General permits are issued to sources that fall within a category in which the emission units are all very similar. For example, grain elevators generally consist of pits to receive grain, elevator legs to move grain into storage bins, and shipping pits to load-out grain into railcars or larger trucks. Some may have grain dryers or other grain processing equipment, but for the most part, all grain elevators are very similar in their operations. General permits will contain identical conditions, and the source to which the permit is issued must determine which conditions apply to his/her source, and maintain compliance with those conditions. General permits significantly reduce the demand on the Air Quality Program staff resources. In addition, once a general permit has been issued for a source category, any source needing an operating permit in the following 5 years can be covered by that general permit without going through the individual public comment process, making the permit process much more streamlined for industry.
Because of the appeal of general permits, the Air Quality Program has developed specialized application forms for several source categories, including the following: grain elevators and fee mills, concrete batch plants, asphalt plants, concrete & asphalt reclaim plants, incinerators and crematories, and industrial/commercial/institutional steam plants (boilers). Because the Air Quality Program establishes criteria for coverage under a general permit and the permit conditions are uniform, the source doesn’t have very much flexibility in certain areas. If the source wishes to maintain flexibility, a specific permit may be a better option.
Specific permits are issued to sources that don’t fall into a general source category, or that want more flexibility than a general permit offers. These permits address the particular needs and issues at the source in question. Because they are “tailor made” for the source, they are much more labor intensive which increases the development costs and the associated administrative costs. In addition, all specific permits must go through a 30-day public comment period, so the timeframe, from application to issuance, is much longer. Therefore, individual permits can be more expensive to develop and require a much longer timeframe to issue.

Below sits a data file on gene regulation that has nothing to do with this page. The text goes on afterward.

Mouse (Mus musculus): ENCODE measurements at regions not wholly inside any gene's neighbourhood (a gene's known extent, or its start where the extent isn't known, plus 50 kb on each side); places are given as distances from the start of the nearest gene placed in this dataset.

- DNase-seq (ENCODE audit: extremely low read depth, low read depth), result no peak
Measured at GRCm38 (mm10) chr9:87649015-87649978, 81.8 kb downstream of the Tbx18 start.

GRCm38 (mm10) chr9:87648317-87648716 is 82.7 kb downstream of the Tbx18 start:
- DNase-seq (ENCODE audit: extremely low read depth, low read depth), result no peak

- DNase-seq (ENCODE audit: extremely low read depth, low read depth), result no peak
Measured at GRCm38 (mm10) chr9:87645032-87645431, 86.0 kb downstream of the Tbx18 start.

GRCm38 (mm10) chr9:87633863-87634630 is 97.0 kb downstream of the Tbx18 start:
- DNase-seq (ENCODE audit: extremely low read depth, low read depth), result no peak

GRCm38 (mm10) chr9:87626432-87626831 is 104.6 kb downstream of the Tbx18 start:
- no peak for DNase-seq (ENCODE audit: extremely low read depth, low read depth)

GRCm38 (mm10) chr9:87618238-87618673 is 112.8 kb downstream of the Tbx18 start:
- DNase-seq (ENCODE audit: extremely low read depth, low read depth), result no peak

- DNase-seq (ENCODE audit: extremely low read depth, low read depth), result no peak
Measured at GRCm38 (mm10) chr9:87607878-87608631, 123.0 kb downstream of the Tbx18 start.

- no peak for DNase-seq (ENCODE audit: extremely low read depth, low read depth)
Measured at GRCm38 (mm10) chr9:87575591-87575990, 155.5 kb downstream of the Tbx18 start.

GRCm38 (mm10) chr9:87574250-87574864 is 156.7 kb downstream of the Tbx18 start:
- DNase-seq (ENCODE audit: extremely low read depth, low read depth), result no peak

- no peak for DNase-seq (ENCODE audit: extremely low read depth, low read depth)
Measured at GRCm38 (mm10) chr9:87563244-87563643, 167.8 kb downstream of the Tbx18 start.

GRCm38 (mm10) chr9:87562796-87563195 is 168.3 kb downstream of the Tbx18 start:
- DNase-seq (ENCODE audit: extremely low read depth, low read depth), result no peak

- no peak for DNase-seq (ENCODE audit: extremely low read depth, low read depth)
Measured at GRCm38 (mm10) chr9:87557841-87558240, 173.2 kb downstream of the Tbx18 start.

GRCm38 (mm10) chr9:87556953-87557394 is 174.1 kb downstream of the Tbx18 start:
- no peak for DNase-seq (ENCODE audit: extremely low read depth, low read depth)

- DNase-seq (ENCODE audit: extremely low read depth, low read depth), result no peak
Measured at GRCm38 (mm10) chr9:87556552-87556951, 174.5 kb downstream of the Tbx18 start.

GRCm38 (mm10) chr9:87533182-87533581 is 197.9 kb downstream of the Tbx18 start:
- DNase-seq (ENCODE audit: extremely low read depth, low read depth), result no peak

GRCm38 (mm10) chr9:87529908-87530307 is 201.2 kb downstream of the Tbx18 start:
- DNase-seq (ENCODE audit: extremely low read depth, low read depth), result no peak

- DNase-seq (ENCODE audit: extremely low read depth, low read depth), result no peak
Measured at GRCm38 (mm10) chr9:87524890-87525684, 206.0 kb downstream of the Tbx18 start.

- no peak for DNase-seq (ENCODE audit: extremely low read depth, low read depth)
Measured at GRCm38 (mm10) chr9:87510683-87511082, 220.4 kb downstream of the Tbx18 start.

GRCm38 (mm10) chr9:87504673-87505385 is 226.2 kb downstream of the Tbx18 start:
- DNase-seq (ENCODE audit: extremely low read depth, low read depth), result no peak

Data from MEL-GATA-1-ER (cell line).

There are currently no fees associated with operating permit application and issuance.
The LLCHD has been delegated authority to adopt and enforce local air quality regulations, as well as the authority to enforce many federal air quality regulations. Program personnel conduct annual on-site inspections of permitted and regulated sources to assure compliance with all local, state, and federal air regulations, as well as all air quality permits.
Staff are often able to identify problem areas and offer suggestions to correct the problems. However, if violations of regulations or permit requirements are discovered, program personnel will initiate enforcement action, which often results monetary penalties. The Air Quality Program staff routinely recommends Supplemental Environmental Projects (SEPs) as a means of penalty mitigation in an effort to improve future air quality conditions, and to help prevent recurring violations.